The Sun has brought an end to the topless photos of women it typically displayed in the Page Three section of the newspaper, after a campaign was launched to convince the tabloid to do so.
The move will see the topless images be removed from the newspaper this week, though they will still be published on The Sun’s website. The campaign No More Page Three continued to push for the paper, owned by News Corp, to remove the images from its pages, with The Sun eventually removing them from the weekend editions of the tabloid. According to the Times, which is owned by the same publishers, it will now completely pull the feature following Friday’s edition.
The Sun has not commented on the move, though Shadow Culture Secretary Harriet Harman said on Radio 4 that she will ensure the removal of Page Three “won’t be quiet”.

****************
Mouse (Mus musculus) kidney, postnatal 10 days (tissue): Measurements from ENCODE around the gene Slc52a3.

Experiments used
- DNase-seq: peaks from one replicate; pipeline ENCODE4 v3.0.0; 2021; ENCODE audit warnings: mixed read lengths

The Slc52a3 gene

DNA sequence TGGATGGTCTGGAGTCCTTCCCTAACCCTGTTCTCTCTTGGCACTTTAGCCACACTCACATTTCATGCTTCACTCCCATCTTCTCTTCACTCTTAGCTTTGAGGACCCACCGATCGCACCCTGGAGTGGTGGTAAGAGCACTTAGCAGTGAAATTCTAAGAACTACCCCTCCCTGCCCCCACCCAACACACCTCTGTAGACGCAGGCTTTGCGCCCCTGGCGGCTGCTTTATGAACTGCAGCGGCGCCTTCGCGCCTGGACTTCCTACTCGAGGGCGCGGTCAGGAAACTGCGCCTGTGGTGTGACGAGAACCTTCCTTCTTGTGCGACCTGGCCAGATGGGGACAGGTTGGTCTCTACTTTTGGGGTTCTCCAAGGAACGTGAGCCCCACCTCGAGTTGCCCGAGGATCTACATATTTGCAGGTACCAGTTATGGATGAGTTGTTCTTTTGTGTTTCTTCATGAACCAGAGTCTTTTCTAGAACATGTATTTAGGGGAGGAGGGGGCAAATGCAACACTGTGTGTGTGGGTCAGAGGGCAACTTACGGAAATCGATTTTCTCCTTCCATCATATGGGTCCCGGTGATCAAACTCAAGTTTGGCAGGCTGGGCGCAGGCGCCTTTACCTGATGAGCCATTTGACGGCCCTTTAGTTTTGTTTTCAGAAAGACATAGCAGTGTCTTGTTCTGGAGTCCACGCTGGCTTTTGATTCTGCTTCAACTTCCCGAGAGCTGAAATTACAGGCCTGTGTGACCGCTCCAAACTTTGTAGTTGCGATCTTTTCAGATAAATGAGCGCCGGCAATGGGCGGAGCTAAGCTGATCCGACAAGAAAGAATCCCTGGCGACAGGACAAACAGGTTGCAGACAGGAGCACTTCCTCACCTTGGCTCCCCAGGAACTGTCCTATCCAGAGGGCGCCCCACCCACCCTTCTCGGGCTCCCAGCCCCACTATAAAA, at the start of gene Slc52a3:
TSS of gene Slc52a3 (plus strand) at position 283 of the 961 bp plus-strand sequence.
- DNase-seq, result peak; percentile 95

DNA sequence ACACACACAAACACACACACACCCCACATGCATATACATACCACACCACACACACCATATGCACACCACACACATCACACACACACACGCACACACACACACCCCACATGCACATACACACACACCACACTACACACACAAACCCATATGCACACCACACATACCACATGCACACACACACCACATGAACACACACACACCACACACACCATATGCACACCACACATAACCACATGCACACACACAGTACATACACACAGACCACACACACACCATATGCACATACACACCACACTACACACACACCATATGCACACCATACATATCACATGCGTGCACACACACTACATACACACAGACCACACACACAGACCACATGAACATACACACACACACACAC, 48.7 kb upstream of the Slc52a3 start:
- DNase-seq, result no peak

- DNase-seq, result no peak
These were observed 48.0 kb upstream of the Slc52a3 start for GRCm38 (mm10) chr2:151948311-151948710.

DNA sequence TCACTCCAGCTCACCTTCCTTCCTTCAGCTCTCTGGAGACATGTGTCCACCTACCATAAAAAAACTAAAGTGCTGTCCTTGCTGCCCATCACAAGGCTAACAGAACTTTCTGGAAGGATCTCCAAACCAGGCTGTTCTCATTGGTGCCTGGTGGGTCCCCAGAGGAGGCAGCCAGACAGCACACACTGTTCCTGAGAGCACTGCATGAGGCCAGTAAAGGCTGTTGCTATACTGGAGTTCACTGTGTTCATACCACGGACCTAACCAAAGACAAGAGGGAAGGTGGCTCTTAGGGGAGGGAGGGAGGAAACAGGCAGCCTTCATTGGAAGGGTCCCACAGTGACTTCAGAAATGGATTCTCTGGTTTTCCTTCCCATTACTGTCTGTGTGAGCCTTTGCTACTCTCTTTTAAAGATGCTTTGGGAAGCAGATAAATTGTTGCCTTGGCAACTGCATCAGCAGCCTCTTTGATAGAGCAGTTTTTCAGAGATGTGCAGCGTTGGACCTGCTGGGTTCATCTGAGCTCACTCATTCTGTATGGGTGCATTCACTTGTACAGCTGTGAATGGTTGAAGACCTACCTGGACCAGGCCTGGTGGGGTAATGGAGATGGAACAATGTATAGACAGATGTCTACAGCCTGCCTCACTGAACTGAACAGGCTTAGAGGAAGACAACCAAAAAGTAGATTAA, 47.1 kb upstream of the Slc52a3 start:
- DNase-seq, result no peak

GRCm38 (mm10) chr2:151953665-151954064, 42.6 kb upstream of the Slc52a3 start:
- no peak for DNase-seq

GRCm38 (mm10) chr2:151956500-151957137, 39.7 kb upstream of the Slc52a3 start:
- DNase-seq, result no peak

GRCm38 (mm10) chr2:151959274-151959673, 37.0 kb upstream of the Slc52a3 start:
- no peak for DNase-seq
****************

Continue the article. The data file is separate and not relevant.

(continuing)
“We do think that, in a newspaper that is about news, the idea of a girl standing there in her knickers with some sort of pseudo political quote really is not the representation of women’s role in this country that I want to see”, Harman said.
The campaign ‘No More Page Three’ has helped to get rid of the feature from the newspaper.
“I know people kept saying ‘Turn the page, don’t look at it if you don’t want to see it’ – it missed the point that it was having an impact on our society. The sexualisation, the objectification of women in this way was basically saying to all of us that what mattered, frankly, were our breasts not our brains.
“Challenging that and saying the impact of just letting this stuff lie, of saying that somehow it’s some great British institution like James Bond and moaning about the weather, that’s not the world we wanted to live in anymore.”
Page Three has been a staple of The Sun newspaper for 44 years, though it has been the subject of much controversy in recent years due to its sexualisation of women in the context of what claims to be a reputable news source.
Header Image: The Sun